The lover who pushes every button and totally gets you or the lover with whom you have calm but no chemistry so you’re always lonely.
Who wants these choices?
I say it’s on a continuum since I’ve had the absolute extreme of the lover who pushes every button (ages 19-22–off and on, of course), and I’ve had the sweet lover who I just didn’t dig into. Or let her dig into me.
The extreme button-pusher I have a name for. I call her my ex-girlfriend the train wreck. If you’ve read my last blog, you’ll know that name indicates I am definitely still, after almost 30 years, living in my reptilian brain where she is concerned. For the first 6 months we were together it was mind-blowing bliss, passion, melding, Juliet and Juliet, Cathy and Heathcliff. There was a lot of sex. A LOT. Then the honeymoon ended.
We call these things addictive relationships.
As a cure for The Train Wreck, I took up with the Sweetheart, who I did love, but with whom I couldn’t seem to fall in love, probably because we weren’t really close and I didn’t want drama again, so I was a little guarded. (Me, a little guarded. HA! Understatement.)
Therapists tell you to pick the Sweethearts over the Train Wrecks, and they are, no doubt, right. But really, Sweethearts are just as much trouble, though they won’t tear your life apart.
In Private Lives, arguably Noel Coward’s most produced play, two Train Wrecks (at least with each other) meet up accidentally after they’ve both just married two Sweethearts. They are, of course, miserable and bored with their Sweethearts, so they run off together for some hot bliss before quickly reverting to Train Wrecks again. (I can testify that this is pretty much how it goes.) The turning point of the play, though, is when the two Sweethearts find that they are insanely attracted to each other and turn into Train Wrecks themselves–with each other.
If you can follow all that, you will understand that Mr. Coward’s comedy actually uncovers some pretty violent and reptilian behavior–which is why we laugh.
My partner and I have been each other’s Train Wrecks (though never as bad as my first!), but we have been something else, too. Not Sweethearts. We have been each other’s Sun-in-the-Solar-Plexus. Not fighting, not freakishly passionate, but that warmth at the center of things when you feel loved and accepted and it comes like a gift, being on the same side.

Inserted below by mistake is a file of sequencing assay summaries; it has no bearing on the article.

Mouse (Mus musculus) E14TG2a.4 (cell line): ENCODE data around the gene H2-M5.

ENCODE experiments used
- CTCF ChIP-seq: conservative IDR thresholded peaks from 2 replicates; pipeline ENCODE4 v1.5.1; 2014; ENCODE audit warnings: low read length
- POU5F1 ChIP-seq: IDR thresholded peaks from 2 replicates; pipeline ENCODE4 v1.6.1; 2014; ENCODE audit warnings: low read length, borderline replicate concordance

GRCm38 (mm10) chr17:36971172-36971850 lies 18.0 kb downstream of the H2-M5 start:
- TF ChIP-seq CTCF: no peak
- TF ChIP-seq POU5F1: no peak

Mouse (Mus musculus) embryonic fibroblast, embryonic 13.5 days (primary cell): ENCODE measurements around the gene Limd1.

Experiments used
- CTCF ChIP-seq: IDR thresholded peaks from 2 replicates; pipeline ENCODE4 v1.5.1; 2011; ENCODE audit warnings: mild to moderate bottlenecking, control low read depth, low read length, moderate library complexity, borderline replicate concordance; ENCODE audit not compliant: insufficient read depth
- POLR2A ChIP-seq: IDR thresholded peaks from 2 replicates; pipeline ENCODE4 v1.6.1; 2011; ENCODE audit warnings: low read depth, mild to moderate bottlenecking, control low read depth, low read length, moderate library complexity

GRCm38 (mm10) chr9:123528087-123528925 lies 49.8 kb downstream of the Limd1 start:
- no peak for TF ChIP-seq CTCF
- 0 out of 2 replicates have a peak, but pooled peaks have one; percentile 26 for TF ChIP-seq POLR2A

Then, of course, after a couple years, we go back to a milder version of Train Wrecks. I don’t quite know why. Some couples’ theories would say that we return to what needs to be healed. It arises, through the contentment, to force us to grow, because human beings either grow together or destroy each other (dramatically, as Train Wrecks, or through atrophy, as Sweethearts). It’s a nice theory if you’ve got the time to keep growing.
I have had students–not acting students, for some reason, but writing students–who have left their Train Wrecks (or who have stopped being reptile food) and have gone on to another kind of marriage, which they describe as Sun-in-the-Solar-Plexus. I hardly ever meet people whose first marriage is a Sun-in-the-Solar-Plexus. Anyway, I keep wondering if they ever slip toward Train Wrecks or not. I mean, is that possible? Have my partner and I missed the boat somewhere?
But what I really think is this…so many more people read my blogs about couples therapy than any other subject. People my partner works with read it and some even confess they’re trying to figure out their own relationships and identifying with us. OMG, please do not take me for a role model. I am insane! I know so little about anything! (Except when I’m fighting with my partner. Then my omniscience is astounding.)
I digress. I think we’re all trying so hard to figure this out. Because love is so powerful. Because we need it so badly. And how do we get it? Beyond all the platitudes with their half-truths, how do we tolerate being close to each other when our reptilian brains keep flashing the danger sign?
I don’t know the answer to this. I have learned only a very few things about intimacy:
- Go slow in getting to know people so you don’t freak out.
- Once you’re in, be honest as much as you can be. Meaning, be honest, but don’t tell so much you want to kill.
- Make fun of everything (especially yourself and your relationship) and laugh a lot, since that makes you less homicidal and reminds both of you that you’re reptiles because you’re human and for no other reason.
- Know that vulnerability doesn’t really ever get easy, but it’s a necessary evil.
- When you know your reptilian brain has completely taken over, go lock yourself in your room.
- Let the adult gorgeous in you take the lead whenever possible.
- Don’t loan money. Give it away or say no.
- Don’t expect your partner to make up for all the ways your parents hurt you.
- Have a spiritual center of your own. Cultivate it daily. Like, meditate!
- Stand up for yourself and hold onto you. It’s the best way to hold onto her.
Wow! That’s more than I thought!
But if you want to add to the list, please do so. We’re all trying to figure this out. Metta for us as we try and fail, try and get gorgeous, try and try.